Data preparation and analysis is performed using the programming language and statistical software R [35]. To select the necessary predictors, regressions are compared by an analysis of variance and stepwise reduction of the models is performed using the Akaike Information Criterion AIC (function step of package stats). The resulting models were tested against observed data with linear regressions using function lm of package stats.

Total calorie demand.

For total calorie demand CT, we apply the Engel curve with an under-proportional increase with income I. The relation can be described by the power function g (Eq 1) with parameter β which can be interpreted as an elasticity (see review in [36]). (1)

We model the parameters α and β to be time-dependent which represents the influence of other drivers than income. In order to provide appropriate functions for the scenario storylines, parameters α and β are determined in two alternative ways. For one parameter set we assume a linear temporal relation, and for the second set a decreasing time increment.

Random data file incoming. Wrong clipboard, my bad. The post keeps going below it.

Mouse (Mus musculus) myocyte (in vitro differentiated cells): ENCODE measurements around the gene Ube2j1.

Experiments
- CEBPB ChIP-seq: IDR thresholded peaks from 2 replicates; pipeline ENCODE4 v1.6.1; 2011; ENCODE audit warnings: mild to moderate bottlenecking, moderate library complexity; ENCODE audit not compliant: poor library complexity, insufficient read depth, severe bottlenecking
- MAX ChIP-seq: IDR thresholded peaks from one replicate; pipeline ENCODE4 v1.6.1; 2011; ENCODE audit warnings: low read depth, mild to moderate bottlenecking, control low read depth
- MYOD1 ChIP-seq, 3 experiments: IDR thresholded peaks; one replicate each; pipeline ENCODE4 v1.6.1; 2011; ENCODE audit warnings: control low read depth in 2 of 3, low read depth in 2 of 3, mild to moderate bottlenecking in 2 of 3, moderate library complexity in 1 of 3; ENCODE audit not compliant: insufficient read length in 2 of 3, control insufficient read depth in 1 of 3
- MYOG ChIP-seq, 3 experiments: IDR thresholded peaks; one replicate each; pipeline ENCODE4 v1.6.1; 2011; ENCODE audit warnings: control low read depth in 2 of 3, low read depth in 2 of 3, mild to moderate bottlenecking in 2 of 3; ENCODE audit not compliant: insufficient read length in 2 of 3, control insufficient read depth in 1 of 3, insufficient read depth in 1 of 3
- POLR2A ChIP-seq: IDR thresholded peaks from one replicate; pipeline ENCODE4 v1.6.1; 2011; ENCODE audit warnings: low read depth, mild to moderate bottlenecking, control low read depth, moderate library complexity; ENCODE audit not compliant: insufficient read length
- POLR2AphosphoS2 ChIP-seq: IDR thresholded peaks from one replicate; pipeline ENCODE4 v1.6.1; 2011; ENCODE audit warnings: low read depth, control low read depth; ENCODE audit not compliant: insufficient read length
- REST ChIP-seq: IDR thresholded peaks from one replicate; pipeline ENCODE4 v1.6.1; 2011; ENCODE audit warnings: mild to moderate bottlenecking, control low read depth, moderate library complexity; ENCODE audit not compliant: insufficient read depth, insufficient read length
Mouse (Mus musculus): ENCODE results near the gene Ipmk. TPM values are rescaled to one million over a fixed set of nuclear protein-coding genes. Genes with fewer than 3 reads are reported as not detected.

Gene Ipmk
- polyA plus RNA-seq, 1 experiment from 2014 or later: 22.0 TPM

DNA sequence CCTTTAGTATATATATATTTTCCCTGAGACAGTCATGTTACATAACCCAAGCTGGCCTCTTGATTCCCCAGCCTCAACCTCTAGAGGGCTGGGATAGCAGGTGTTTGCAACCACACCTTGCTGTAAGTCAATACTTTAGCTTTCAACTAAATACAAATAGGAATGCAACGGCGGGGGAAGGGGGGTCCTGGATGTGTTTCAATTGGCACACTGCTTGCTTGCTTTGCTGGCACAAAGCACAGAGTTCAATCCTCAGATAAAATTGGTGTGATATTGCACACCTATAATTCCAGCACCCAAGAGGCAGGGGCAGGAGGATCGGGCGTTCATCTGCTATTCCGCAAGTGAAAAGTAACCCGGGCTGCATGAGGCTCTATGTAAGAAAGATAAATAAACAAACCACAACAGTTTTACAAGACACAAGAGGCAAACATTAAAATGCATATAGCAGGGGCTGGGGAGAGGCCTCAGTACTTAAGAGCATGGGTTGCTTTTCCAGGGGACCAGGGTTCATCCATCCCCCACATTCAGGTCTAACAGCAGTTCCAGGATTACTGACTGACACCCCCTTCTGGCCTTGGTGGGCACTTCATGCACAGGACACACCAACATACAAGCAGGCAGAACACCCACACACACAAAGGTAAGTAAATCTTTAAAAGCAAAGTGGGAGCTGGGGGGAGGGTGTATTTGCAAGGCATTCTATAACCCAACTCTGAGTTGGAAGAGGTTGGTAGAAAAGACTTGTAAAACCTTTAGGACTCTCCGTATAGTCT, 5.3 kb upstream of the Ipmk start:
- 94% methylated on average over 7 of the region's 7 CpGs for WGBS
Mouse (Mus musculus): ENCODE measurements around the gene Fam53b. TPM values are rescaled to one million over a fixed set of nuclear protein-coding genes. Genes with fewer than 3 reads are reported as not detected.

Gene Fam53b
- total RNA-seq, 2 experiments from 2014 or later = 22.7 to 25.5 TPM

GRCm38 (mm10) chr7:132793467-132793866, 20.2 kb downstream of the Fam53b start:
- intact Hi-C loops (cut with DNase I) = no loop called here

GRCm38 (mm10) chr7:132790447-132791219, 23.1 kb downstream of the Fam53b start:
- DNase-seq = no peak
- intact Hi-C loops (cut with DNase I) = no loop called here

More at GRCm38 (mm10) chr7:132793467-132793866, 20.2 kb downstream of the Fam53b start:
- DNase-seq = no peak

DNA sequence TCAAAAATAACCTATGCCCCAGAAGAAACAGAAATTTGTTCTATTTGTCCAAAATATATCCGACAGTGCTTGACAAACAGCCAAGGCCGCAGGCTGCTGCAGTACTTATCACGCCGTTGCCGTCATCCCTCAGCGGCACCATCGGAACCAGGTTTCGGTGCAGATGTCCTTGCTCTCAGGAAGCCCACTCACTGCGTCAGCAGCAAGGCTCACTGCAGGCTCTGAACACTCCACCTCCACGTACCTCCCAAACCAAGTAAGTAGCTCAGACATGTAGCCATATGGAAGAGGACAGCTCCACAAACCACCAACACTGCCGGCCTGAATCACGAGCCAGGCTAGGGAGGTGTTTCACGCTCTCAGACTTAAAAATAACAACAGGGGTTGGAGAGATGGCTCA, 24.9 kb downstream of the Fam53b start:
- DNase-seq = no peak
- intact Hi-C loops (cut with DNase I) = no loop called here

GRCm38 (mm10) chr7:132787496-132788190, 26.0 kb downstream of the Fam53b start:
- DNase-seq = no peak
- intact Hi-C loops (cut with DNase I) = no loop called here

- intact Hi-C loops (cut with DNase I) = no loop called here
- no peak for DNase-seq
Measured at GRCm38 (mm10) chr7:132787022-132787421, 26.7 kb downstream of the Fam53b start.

The first parameter set assumes a linear temporal relation and uses the linearized formulation of Eq (1) (2) Parameters α* = ln(α) and β are estimated by a linear mixed-effect model (using function lmer of package lme4, [37]). Hereby, ln(CT) is described with the fixed effect ln(I) and random effect time t. This results in time-dependent relations (exponential for α and linear for β) and is further on referred to as formulation gA (Eq 3). (3)

The second parameter set assumes a decreasing time increment. Parameters α and β are estimated per year by a nonlinear least squares model fitted to Eq (1) (using function nls of package stats, [38]). Subsequently, the time series of parameters α and β are fitted to the asymptotic function m of Michaelis-Menten type (Eq 4) with intercept ω1, asymptotic value ω2, half-saturation constant ω3 and base year t1 = 1960. (4) With the resulting functions mα and mβ, the alternative formulation for g can be written as (5) This captures the dynamics with rapidly changing values during the first 20 years of observations and rather less increase in the last period and is referred to as formulation gB (Eq 5).